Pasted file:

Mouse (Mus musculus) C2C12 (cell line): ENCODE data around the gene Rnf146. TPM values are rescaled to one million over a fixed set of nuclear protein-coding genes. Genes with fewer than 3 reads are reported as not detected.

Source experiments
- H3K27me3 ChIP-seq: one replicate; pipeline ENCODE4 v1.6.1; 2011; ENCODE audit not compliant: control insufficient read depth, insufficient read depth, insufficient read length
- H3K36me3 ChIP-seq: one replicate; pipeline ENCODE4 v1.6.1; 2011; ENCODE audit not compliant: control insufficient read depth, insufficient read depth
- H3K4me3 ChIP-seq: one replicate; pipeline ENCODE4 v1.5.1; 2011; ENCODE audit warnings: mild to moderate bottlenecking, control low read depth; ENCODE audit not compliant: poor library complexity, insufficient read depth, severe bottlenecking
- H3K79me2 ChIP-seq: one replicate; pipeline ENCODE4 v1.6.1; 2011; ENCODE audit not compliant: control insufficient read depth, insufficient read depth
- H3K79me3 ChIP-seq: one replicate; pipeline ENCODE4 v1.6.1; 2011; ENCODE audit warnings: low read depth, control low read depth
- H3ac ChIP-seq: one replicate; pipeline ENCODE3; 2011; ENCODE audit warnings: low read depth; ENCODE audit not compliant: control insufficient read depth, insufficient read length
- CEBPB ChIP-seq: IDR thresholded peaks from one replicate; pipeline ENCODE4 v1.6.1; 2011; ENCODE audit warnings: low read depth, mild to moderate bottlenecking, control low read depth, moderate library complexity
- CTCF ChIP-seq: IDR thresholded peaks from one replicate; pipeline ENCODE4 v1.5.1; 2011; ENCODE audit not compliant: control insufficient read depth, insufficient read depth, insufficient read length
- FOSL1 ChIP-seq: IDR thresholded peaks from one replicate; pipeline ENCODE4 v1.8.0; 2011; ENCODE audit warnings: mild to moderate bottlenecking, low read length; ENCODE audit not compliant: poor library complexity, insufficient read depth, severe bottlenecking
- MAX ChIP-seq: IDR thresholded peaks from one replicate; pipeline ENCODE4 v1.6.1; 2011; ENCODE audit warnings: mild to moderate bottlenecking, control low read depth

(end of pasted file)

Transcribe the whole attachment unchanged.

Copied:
Mouse (Mus musculus) C2C12 (cell line): ENCODE data around the gene Rnf146. TPM values are rescaled to one million over a fixed set of nuclear protein-coding genes. Genes with fewer than 3 reads are reported as not detected.

Source experiments
- H3K27me3 ChIP-seq: one replicate; pipeline ENCODE4 v1.6.1; 2011; ENCODE audit not compliant: control insufficient read depth, insufficient read depth, insufficient read length
- H3K36me3 ChIP-seq: one replicate; pipeline ENCODE4 v1.6.1; 2011; ENCODE audit not compliant: control insufficient read depth, insufficient read depth
- H3K4me3 ChIP-seq: one replicate; pipeline ENCODE4 v1.5.1; 2011; ENCODE audit warnings: mild to moderate bottlenecking, control low read depth; ENCODE audit not compliant: poor library complexity, insufficient read depth, severe bottlenecking
- H3K79me2 ChIP-seq: one replicate; pipeline ENCODE4 v1.6.1; 2011; ENCODE audit not compliant: control insufficient read depth, insufficient read depth
- H3K79me3 ChIP-seq: one replicate; pipeline ENCODE4 v1.6.1; 2011; ENCODE audit warnings: low read depth, control low read depth
- H3ac ChIP-seq: one replicate; pipeline ENCODE3; 2011; ENCODE audit warnings: low read depth; ENCODE audit not compliant: control insufficient read depth, insufficient read length
- CEBPB ChIP-seq: IDR thresholded peaks from one replicate; pipeline ENCODE4 v1.6.1; 2011; ENCODE audit warnings: low read depth, mild to moderate bottlenecking, control low read depth, moderate library complexity
- CTCF ChIP-seq: IDR thresholded peaks from one replicate; pipeline ENCODE4 v1.5.1; 2011; ENCODE audit not compliant: control insufficient read depth, insufficient read depth, insufficient read length
- FOSL1 ChIP-seq: IDR thresholded peaks from one replicate; pipeline ENCODE4 v1.8.0; 2011; ENCODE audit warnings: mild to moderate bottlenecking, low read length; ENCODE audit not compliant: poor library complexity, insufficient read depth, severe bottlenecking
- MAX ChIP-seq: IDR thresholded peaks from one replicate; pipeline ENCODE4 v1.6.1; 2011; ENCODE audit warnings: mild to moderate bottlenecking, control low read depth